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I’m getting more than a little concerned that NHRA drag racing is becoming less and less a sport for the average drag racer and more an elitist hobby for the rich and retired. It is painfully obvious that the days of anyone but millionaires being competitive in any professional class is almost impossible. (Pro Stock Bike racer Matt Smith might be the only exception to that rule.)
I think it is way too late in the game for any changes that could make the nitro, Pro Stock and Pro Mod classes accessible to the average racer, but I do think that the NHRA could make some small changes in policy that would increase interest and participation in NHRA drag racing. (I did come up with this idea while discussing this issue with Gateway Motorsports Park VP Chris Blair.)
One of the great experiences I’ve had as a drag racer was when my brother and I flat-towed our D/S Ford Galaxie from Amarillo, Texas, to race at the World Finals in Tulsa, Oklahoma, in 1968. It was a life changing experience that hooked my brother and me on drag racing for life. In those days racing at an NHRA national event was available to almost anyone who wanted to go.
Sadly, that isn’t the case anymore. Racing at an NHRA event requires spending lots of time, effort and money just to be eligible to enter.
In today’s NHRA World most local racers who race at a national event track or one of the tracks in the same NHRA Division have almost no chance of being eligible to enter when that track holds its national event. The sportsman classes generally are filled with NHRA professional or semi-professional sportsman racers, leaving almost no room for the local weekend racers to compete. And therein lies the real problem.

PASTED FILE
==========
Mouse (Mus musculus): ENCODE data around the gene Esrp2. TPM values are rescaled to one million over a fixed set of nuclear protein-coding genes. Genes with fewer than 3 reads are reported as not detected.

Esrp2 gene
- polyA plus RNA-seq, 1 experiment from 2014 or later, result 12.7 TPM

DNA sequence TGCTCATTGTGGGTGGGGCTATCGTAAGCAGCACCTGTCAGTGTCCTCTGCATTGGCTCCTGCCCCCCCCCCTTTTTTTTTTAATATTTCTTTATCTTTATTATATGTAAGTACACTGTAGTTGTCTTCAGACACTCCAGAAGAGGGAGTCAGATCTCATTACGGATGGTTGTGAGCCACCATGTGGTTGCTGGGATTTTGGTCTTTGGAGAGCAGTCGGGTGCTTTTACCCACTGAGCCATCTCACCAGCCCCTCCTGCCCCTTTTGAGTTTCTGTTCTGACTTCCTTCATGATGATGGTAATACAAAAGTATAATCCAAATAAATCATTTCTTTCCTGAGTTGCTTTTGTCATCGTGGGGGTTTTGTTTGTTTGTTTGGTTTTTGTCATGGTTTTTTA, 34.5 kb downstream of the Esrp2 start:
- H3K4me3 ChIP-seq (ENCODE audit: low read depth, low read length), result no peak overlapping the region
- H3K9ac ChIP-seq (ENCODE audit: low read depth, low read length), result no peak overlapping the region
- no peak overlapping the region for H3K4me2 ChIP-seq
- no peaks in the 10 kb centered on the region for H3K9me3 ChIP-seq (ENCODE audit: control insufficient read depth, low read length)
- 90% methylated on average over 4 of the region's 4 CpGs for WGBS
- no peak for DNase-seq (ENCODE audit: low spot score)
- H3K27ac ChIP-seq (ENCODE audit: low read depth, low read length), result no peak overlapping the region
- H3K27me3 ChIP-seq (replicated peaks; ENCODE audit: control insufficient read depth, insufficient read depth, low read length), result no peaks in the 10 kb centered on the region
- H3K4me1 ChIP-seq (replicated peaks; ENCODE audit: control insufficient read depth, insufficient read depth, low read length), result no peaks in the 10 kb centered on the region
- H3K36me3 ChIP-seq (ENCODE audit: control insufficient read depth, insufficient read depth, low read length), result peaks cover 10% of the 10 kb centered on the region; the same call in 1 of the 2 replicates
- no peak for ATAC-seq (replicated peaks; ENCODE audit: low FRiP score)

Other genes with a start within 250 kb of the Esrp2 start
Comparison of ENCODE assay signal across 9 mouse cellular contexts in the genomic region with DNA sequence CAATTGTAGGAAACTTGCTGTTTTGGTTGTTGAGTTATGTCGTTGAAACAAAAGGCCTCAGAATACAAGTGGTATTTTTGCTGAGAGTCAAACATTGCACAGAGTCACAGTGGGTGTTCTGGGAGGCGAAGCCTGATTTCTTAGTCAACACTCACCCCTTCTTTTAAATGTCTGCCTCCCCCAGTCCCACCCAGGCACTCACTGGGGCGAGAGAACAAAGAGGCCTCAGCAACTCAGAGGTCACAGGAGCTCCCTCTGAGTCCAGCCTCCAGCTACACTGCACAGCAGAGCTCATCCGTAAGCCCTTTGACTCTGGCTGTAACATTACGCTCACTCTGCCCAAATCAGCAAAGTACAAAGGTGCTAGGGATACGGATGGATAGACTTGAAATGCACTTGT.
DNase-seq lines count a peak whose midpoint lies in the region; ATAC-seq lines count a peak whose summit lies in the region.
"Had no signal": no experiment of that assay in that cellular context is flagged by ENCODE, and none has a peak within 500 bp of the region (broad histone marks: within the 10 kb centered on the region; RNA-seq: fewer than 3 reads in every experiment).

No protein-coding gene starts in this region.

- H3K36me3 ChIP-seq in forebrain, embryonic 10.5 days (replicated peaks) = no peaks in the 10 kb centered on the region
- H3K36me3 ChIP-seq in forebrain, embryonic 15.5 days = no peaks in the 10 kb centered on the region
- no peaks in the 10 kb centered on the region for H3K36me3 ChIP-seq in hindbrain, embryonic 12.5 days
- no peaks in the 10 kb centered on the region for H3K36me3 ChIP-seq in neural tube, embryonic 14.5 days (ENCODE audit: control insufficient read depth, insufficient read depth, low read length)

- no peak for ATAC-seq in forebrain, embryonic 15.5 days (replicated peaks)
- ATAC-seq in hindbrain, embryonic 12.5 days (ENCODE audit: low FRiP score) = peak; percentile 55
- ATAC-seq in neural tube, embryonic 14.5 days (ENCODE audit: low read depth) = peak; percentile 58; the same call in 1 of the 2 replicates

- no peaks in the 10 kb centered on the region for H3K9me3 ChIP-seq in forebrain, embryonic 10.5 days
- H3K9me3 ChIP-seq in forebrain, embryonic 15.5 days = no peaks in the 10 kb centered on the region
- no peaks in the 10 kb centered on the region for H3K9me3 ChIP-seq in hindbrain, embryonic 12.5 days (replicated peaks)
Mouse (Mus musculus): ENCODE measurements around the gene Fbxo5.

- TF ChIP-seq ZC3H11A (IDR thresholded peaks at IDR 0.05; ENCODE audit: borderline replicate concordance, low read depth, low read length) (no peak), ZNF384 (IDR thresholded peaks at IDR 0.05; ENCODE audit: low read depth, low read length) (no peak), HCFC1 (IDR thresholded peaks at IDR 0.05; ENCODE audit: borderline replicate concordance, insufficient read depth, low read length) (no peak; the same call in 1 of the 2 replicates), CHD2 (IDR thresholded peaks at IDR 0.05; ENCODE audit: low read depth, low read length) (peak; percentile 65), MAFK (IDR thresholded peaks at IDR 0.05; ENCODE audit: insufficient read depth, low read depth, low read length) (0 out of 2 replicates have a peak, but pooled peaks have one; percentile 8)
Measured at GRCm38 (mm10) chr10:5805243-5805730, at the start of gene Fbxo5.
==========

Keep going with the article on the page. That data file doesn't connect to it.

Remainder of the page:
The NHRA national events ought to be gateway events for local rank and file racers and should afford the local racers, their families and sponsors a chance to enjoy the NHRA national event experience.
When the NHRA came to my current home track of Gateway Motorsports Park, only a very small percentage of racers from the St. Louis area even tried to go to the race. I asked some of the racers who live in my subdivision why they didn’t enter the race. There were two reasons that most of them cited: 1) They didn’t want to pay the $300-400 entry fee, get just two qualifying laps and then have to race a professional sportsman racer, and 2) They didn’t have enough NHRA points to qualify. So most of them and their families just opted out of going to the NHRA national event at all. That is a shame.
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